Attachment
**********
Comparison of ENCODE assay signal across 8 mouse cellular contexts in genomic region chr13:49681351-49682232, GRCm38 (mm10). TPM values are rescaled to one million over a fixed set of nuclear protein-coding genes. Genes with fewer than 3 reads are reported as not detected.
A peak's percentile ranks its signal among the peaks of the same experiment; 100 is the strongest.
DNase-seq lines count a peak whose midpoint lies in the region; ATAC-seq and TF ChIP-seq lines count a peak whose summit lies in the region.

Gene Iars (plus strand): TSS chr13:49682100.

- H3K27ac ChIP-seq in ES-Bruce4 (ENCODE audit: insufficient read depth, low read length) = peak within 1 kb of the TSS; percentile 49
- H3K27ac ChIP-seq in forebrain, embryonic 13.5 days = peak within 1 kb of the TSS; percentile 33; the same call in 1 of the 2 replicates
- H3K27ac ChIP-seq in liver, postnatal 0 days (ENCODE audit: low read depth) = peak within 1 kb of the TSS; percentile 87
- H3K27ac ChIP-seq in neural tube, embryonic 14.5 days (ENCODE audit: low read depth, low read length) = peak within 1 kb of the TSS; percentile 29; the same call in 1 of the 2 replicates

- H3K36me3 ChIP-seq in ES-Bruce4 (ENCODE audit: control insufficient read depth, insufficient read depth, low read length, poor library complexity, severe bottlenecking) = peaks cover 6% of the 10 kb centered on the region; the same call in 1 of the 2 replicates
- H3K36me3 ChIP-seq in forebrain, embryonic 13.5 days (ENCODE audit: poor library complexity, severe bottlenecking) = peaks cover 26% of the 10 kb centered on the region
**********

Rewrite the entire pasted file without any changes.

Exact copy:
Comparison of ENCODE assay signal across 8 mouse cellular contexts in genomic region chr13:49681351-49682232, GRCm38 (mm10). TPM values are rescaled to one million over a fixed set of nuclear protein-coding genes. Genes with fewer than 3 reads are reported as not detected.
A peak's percentile ranks its signal among the peaks of the same experiment; 100 is the strongest.
DNase-seq lines count a peak whose midpoint lies in the region; ATAC-seq and TF ChIP-seq lines count a peak whose summit lies in the region.

Gene Iars (plus strand): TSS chr13:49682100.

- H3K27ac ChIP-seq in ES-Bruce4 (ENCODE audit: insufficient read depth, low read length) = peak within 1 kb of the TSS; percentile 49
- H3K27ac ChIP-seq in forebrain, embryonic 13.5 days = peak within 1 kb of the TSS; percentile 33; the same call in 1 of the 2 replicates
- H3K27ac ChIP-seq in liver, postnatal 0 days (ENCODE audit: low read depth) = peak within 1 kb of the TSS; percentile 87
- H3K27ac ChIP-seq in neural tube, embryonic 14.5 days (ENCODE audit: low read depth, low read length) = peak within 1 kb of the TSS; percentile 29; the same call in 1 of the 2 replicates

- H3K36me3 ChIP-seq in ES-Bruce4 (ENCODE audit: control insufficient read depth, insufficient read depth, low read length, poor library complexity, severe bottlenecking) = peaks cover 6% of the 10 kb centered on the region; the same call in 1 of the 2 replicates
- H3K36me3 ChIP-seq in forebrain, embryonic 13.5 days (ENCODE audit: poor library complexity, severe bottlenecking) = peaks cover 26% of the 10 kb centered on the region